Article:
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  • AUSTRALIA

    Steering SS Australia through the doldrums is serious work

    • Andrew Hamilton
    • 08 May 2017
    11 Comments

    In Australian public life we are becalmed in a sea where the trade winds of political will, imagination, ability to agree, trust and firm direction do not blow. We search for portents in the US skies and hope for wind from the budget. The challenge facing the serious person on the ship is to avoid responding to each rumour and proclamation and focus on what matters. What is needed is to sustain the spirits of the crew and to plan the continuation of the journey when the wind again fills the sails.

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  • AUSTRALIA

    Entitlements saga asks what is legitimate political work

    • John Warhurst
    • 31 January 2017
    7 Comments

    The question of proper parliamentary and government work expenses remains unresolved. Whether rural MPs should use charter flights rather than commercial airlines is the latest aspect. Every element of political work expenses is now under sceptical public scrutiny. The recent case of former Minister for Health Sussan Ley is just one of many questionable instances. The central question is what is a legitimate work expense for politicians. The matter of who should then pay is secondary.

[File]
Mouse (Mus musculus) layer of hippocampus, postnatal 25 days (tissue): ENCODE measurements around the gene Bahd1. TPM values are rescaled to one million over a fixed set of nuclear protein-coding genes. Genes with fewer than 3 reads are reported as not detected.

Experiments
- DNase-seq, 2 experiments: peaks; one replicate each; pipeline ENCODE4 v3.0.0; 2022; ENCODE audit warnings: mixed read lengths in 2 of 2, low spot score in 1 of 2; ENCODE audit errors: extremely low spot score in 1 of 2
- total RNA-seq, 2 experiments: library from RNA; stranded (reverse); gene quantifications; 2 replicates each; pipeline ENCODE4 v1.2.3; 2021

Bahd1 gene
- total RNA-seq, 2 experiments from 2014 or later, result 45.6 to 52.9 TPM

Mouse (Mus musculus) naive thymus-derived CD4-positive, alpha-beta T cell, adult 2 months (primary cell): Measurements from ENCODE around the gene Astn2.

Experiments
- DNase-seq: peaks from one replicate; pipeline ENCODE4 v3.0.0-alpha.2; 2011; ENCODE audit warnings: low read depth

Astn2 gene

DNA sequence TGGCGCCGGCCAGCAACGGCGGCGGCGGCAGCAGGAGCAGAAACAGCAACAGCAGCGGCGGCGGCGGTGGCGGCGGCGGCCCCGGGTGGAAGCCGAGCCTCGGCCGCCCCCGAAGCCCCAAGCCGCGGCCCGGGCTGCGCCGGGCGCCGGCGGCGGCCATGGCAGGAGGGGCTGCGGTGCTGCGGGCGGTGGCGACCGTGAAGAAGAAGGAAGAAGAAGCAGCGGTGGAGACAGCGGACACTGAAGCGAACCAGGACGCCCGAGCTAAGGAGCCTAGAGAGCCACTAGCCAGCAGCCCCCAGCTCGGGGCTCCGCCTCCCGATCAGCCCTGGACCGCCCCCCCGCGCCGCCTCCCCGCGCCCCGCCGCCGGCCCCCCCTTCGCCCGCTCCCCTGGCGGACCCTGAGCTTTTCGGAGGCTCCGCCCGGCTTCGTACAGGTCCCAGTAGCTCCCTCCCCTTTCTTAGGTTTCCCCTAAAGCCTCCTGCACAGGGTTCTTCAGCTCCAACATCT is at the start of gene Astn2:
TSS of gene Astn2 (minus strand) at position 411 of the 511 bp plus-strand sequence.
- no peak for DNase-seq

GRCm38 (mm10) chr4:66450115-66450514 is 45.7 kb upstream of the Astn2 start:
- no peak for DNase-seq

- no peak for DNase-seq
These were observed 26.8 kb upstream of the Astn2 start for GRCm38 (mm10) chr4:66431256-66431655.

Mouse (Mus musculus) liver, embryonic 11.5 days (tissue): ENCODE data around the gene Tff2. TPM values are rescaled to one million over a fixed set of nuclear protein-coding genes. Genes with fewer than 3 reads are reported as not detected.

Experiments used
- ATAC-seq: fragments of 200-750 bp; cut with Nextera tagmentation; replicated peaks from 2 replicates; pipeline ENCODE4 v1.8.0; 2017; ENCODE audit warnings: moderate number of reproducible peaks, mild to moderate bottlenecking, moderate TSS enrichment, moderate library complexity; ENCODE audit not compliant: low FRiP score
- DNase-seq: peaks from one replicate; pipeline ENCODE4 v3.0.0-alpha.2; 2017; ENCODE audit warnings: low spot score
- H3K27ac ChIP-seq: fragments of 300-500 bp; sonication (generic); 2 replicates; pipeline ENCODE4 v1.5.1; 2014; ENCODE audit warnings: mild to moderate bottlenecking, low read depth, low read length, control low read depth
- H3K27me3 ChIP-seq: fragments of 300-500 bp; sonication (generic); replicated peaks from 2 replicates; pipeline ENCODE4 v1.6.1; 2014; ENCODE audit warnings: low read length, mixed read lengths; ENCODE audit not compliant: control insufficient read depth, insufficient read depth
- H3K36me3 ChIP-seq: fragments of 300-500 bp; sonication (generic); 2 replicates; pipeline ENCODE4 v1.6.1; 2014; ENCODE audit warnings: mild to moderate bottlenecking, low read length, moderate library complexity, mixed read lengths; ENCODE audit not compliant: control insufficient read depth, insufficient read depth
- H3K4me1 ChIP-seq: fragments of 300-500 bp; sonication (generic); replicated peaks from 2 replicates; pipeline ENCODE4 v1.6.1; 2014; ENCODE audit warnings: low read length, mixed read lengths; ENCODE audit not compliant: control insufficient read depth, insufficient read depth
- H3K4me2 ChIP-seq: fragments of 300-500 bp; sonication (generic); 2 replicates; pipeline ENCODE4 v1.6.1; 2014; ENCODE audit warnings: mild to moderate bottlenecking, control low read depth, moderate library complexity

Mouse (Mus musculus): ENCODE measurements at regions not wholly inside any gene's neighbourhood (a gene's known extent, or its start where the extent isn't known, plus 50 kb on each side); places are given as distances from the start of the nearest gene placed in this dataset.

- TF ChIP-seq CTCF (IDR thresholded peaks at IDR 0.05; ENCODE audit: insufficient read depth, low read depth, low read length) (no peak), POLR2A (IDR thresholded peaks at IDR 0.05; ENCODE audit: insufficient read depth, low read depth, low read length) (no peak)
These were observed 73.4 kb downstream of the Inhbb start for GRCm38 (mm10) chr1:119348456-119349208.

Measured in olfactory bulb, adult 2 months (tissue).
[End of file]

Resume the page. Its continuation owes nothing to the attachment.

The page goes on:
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  • AUSTRALIA

    Balance and boundaries in 21st century work

    • Megan Graham
    • 20 October 2016
    11 Comments

    While once it was honourable to put your work first, it's now seen as a fool's errand. Not to say staff should discount their employer's interests, but put them in their proper place - important, yes, but not more important than health, for example, or family. Unions have built memberships on these kinds of ideas for decades. But the current movement is not so much about grouping together as it is about individuating: 'My particular needs are important, too.'

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  • AUSTRALIA

    Why calls for compassion for refugees don't work

    • Tim Robertson
    • 09 September 2015
    3 Comments

    Writing in The Australian this week, Chris Kenny declares: 'Emotion, moral vanity, political posturing and good intentions won't be much of a guide when it comes to making the right decisions and delivering the best results'. He and like minded opinion writers get so much traction because they're essentially correct. Compassion alone is not enough.

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  • AUSTRALIA

    What Tony Abbott owes working mothers

    • Catherine Marshall
    • 06 February 2015
    18 Comments

    The rewards of parenthood are immeasurable. But the price that women pay when they become mothers is unjust. This includes lost opportunities, gender wage gaps, and sparse superannuation savings. They really need an efficient and fair maternity leave scheme to support them as they transition from worker to working mother. Tony Abbott's 'signature' policy is now gone, and the 'replacement' families package has a big gap to fill.